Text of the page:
"Is it yours?" His neighbour, Ms Sharifah, appeared behind him without him noticing. How long had he been squatting in front of the watermelon, waiting for his eyes to adjust?

"No."

"Then whose?"

"I don't know, it was here when I looked out the window this morning."

At that moment, Mr Tan realised that it was possible to reach out and touch it. This scared him. To touch something so alien to their current environment felt to him an adventurous act, as if he were a child again, new to the world.

He was about to touch it, but Ms Sharifah's five-year-old burst onto the grass patch and grabbed at the watermelon.

"Raiyan!" Ms Sharifah whispered sharply.

Raiyan kept grabbing and ignored his mother, fuelled by the energy of a child seeing something new. As he lifted the watermelon up, they saw that it was rooted to the ground. It had not been dropped or left there. It was growing in the earth. Ms Sharifah lost any annoyance with her son and squatted next to Mr Tan, leaving her son shrieking in excitement,

assailing her with questions.

"It really grew here? When?" She pulled her son towards her. 

"What is this, Mama? Is it sick?" Raiyan was touching it, taking pleasure in hearing the sounds it made when he rapped on its side. He lifted its roots with his little fingers, querying even the ants.

"What is this, Mis-ter Ant?"

"This is a watermelon, sayang, and it is not sick. This is the colour green," Sharifah replied.

*

The more the watermelon grew, the more something in the neighbourhood changed. It started in the people who walked past it every day. Each day was another day they realised such a thing was possible. Each day there bubbled within them a desire that the watermelon would continue to exist. They walked past it even with anxiety, fearing as they approached that it might have died or disappeared just like so many other things in the neighbourhood.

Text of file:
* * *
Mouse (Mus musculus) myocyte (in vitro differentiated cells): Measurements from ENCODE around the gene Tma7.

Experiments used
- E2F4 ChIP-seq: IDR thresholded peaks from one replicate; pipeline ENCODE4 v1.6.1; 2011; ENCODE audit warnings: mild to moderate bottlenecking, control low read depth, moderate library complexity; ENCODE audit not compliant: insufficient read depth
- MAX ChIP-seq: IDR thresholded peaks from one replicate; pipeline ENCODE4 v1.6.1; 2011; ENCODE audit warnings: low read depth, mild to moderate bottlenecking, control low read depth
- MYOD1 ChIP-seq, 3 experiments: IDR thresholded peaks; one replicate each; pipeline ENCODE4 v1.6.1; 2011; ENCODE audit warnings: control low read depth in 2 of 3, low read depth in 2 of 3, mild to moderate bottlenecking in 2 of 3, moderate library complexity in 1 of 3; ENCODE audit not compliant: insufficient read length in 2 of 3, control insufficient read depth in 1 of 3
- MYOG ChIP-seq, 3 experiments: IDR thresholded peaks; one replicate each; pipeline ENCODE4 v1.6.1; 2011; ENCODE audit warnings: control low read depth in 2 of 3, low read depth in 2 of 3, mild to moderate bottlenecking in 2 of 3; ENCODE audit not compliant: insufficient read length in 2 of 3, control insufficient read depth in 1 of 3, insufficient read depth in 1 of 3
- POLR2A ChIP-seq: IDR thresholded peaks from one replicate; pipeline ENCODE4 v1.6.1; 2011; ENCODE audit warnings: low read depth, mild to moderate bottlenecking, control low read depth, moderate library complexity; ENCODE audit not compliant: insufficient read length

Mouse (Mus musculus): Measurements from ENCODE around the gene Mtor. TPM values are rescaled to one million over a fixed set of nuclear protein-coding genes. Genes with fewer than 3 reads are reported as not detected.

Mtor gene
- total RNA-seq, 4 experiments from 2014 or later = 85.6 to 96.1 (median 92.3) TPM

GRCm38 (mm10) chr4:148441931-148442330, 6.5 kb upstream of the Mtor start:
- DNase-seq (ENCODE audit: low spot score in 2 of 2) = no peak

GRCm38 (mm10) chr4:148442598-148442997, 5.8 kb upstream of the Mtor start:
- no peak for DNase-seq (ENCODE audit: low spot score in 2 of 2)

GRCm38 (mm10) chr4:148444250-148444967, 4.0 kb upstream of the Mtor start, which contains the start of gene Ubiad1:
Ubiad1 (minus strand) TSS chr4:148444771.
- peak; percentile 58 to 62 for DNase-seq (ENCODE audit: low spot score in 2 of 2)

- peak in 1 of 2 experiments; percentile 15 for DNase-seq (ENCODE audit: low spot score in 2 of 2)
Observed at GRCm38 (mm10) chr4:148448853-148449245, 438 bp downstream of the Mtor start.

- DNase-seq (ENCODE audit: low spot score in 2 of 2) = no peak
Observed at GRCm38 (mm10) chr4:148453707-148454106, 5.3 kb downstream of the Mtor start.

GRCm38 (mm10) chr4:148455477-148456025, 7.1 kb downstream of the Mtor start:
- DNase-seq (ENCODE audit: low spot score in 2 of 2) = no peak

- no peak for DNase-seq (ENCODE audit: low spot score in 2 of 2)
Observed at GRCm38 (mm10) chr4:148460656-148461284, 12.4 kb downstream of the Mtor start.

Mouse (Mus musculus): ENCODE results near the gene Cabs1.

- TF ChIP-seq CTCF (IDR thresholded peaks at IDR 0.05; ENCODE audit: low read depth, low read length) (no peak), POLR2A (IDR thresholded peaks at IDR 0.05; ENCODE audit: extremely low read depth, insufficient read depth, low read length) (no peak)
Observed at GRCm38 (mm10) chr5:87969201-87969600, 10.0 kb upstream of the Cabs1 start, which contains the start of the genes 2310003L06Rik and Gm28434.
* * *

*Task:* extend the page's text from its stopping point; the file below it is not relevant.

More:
A whole month passed until one day, a laminated note was stuck on the watermelon. On it read the declaration:

This fruit was not planted by the town council. If it belongs to a resident, we ask that it be removed. If no action is taken, the council will deem it appropriate to remove it.

The next week, a young man appeared at Mr Tan's doorstep. He wore a white shirt, black pants, shiny important-looking shoes and uncomplicated rectangular steel-frame glasses. He seemed to be the same age as Mr Tan's son, maybe younger.

"Hello sir, are you Mr Tan Yao Guang?" "Yes. Yau Kwang."

"We received notice that there's a watermelon growing in the grass patch in front of your home. Did you plant it there?" 

"No, I didn't. You call that a grass patch? Where got grass?" "Do you know who planted the watermelon there?"

"It just appeared overnight. I wish I could plant something else."

"Do you realise it's illegal?" "You want to take it away?"

"I didn't say anything about taking it away, I'm just asking who planted it there."

"When was the last time you saw a watermelon?"

The young man did not reply to  Mr  Tan's  question. Mr Tan had the brief feeling as  if  the  young  man's soul had cracked through the skin of his face and shown a little tenderness in his eyes. But the part of him that made him choose his job ultimately reigned over his soul and locked it back in submission. His face returned to a professional expression and presented Mr Tan an unsettling smile. Before leaving, he parted with what seemed like genuine warmth.

"Thank you, Mr Tan, if you have any updates about the watermelon, please contact the town council office and ask to speak to me. My name is Darren Gan."

What was most absurd was not the threat of removing the watermelon. It was not even the suggestion that Mr Tan would cooperate with the Town Council. The most absurd thing was the fact that Darren Gan had not looked at the watermelon at all during his visit. Not once.

Mr Tan believed that it was a deeply sad flaw to refuse to see a miracle.

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extract from "A Minor Kalahari" by Diana Rahim